A new farm-to-table restaurant with an attached greenhouse plant nursery is set to open in June a mile west of the Missoula International Airport.
Local restaurateur Cheryl Bregen and her team have been working hard for the past year to remodel the former Ibey Nursery and Garden Center at 6170 Butler Creek Road. She’s transformed the interior into a modern, inviting space called Roosterloo Farm, Market and Eatery.
There's a coffee bar, a full commercial kitchen and mezzanine seating with views of U.S. Forest Service smokejumpers practicing across West Broadway Avenue. When the place opens at the end of May or early June, she plans to begin serving breakfast items, salads and lunch items like tomato bisque soup and meatball Parmesan sandwiches.
“I’ve always loved farming, I’ve always love gardening, I’ve always loved cooking and I’ve always loved the restaurant business,” Bregen said. “This is kind of a little bit of everything that I love.”
She has high aspirations for the place, including perhaps community education programs and live music events. For now, she’s just going to serve breakfast and lunch Monday through Friday, but hopes to add dinner and weekend options eventually.
Bregen is no stranger to the restaurant business, having founded the successful Tagliare Delicatessen in Missoula in 2008 before selling it in 2014. She now wants to create a true farm-to-table experience.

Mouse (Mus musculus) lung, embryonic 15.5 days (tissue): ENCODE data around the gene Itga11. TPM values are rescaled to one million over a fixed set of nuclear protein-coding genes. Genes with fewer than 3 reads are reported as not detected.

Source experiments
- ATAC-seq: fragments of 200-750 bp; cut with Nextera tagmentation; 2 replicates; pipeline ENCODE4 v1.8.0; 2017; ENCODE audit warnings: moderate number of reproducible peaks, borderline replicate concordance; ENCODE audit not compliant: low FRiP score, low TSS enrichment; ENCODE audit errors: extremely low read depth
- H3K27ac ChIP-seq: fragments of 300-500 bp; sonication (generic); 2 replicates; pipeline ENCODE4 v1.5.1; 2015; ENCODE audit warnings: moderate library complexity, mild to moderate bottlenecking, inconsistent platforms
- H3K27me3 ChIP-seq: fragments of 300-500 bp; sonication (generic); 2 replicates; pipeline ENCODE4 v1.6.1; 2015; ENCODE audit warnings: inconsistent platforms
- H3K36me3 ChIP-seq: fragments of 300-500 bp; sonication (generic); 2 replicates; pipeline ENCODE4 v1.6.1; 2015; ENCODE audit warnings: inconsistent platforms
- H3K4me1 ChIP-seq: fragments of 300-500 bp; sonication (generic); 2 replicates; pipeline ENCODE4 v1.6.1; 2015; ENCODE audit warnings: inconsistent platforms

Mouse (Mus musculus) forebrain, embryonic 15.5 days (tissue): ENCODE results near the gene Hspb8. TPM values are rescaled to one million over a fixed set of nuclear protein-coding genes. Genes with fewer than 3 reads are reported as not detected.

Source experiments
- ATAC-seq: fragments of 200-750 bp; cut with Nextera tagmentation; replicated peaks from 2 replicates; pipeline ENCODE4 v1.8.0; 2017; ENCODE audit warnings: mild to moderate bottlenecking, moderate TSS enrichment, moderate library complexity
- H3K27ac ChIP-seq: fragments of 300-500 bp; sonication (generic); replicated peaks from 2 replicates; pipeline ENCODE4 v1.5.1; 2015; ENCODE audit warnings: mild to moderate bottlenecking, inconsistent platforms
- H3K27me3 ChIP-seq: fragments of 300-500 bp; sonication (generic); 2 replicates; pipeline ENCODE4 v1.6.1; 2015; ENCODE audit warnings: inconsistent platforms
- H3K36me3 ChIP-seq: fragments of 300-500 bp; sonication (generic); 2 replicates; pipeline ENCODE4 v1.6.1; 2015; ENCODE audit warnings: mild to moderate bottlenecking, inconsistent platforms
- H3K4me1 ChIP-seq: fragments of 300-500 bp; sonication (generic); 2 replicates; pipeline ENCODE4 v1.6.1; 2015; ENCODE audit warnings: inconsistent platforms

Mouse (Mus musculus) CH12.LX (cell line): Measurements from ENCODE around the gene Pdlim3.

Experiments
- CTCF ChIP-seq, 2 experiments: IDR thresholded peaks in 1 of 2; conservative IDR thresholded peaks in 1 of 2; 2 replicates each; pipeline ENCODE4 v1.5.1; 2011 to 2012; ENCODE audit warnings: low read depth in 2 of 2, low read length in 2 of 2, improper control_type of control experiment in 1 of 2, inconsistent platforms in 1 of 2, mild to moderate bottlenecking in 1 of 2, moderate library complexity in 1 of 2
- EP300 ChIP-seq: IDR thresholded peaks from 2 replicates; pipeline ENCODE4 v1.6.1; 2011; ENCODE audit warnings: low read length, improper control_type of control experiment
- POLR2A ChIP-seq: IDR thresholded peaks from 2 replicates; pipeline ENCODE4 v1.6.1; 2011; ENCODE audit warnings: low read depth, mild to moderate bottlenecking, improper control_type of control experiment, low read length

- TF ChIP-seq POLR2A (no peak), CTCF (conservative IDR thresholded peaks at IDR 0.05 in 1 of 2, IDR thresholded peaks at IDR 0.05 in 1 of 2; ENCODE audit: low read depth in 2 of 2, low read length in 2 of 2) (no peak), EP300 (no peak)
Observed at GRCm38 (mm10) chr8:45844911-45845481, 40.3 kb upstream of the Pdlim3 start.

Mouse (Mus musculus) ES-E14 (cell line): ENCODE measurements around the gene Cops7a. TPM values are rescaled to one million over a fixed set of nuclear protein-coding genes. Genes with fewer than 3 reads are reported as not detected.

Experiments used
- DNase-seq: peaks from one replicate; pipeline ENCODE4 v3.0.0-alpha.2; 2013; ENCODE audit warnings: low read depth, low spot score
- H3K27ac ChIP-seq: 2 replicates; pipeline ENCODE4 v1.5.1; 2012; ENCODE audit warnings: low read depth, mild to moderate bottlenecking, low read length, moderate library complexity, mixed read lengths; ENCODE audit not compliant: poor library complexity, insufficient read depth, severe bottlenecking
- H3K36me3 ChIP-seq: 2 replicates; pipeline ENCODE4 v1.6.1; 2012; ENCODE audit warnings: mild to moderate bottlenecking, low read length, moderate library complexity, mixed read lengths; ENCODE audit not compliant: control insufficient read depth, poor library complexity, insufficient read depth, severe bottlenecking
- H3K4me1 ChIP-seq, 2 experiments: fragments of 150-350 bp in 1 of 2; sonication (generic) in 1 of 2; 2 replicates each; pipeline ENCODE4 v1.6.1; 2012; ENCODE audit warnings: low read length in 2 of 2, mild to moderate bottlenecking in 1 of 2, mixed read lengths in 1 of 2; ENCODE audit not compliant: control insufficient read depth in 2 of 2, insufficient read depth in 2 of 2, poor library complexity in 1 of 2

“That’s the true vision,” she said. “It’s tough in Montana. Heating greenhouses is a major expense. But ideally, yes, I would love that. We will probably sustain through the (Western Montana) Growers Cooperative and other local farmers. But we’re just about fresh, clean and simple food.”
She said the menu items can be classified as “simple farm Americana.”
“I want to target everyone,” she said. “It’s not just about gluten-free people. It won’t be just vegan or vegetarian. We’ll keep it as local as we can and true to good taste. It’s about community.”
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She’ll work with local meat producers, and her greenhouses will supply fresh leafy greens and other vegetables. She’ll also be selling plant starts, herbs and lavender and hopes to sometimes serve meals in the greenhouse. She’s already been selling tomatoes and other greens to local restaurants.
There will be breakfast burritos and three soups a day. Bregen said she learned how to cook from her mother and has always loved it.
“We're going to make all of our broths in-house," she explained.
As for the name, it turns out someone gave her a giant rooster statue at one point, as one does in Missoula.
“So I thought, no matter what we call ourselves, we’re going to be the place with the big rooster,” she said, grinning. The statue will be welded onto an old flatbed truck on the road outside.
With a 3-acre farm to manage as well, Bregen currently has six staff members and is hoping to get to 15 total. She believes the industrial area she’s in has an untapped market for food options because there isn’t anything else nearby, and U.S. Forest Service workers and airport workers have told her they’re excited. The area between West Broadway and Mullan Road is booming with new housing as well.
“And someday I’m hoping, maybe we can be an outdoor venue,” she said.
For more information visit Roosterloo.com.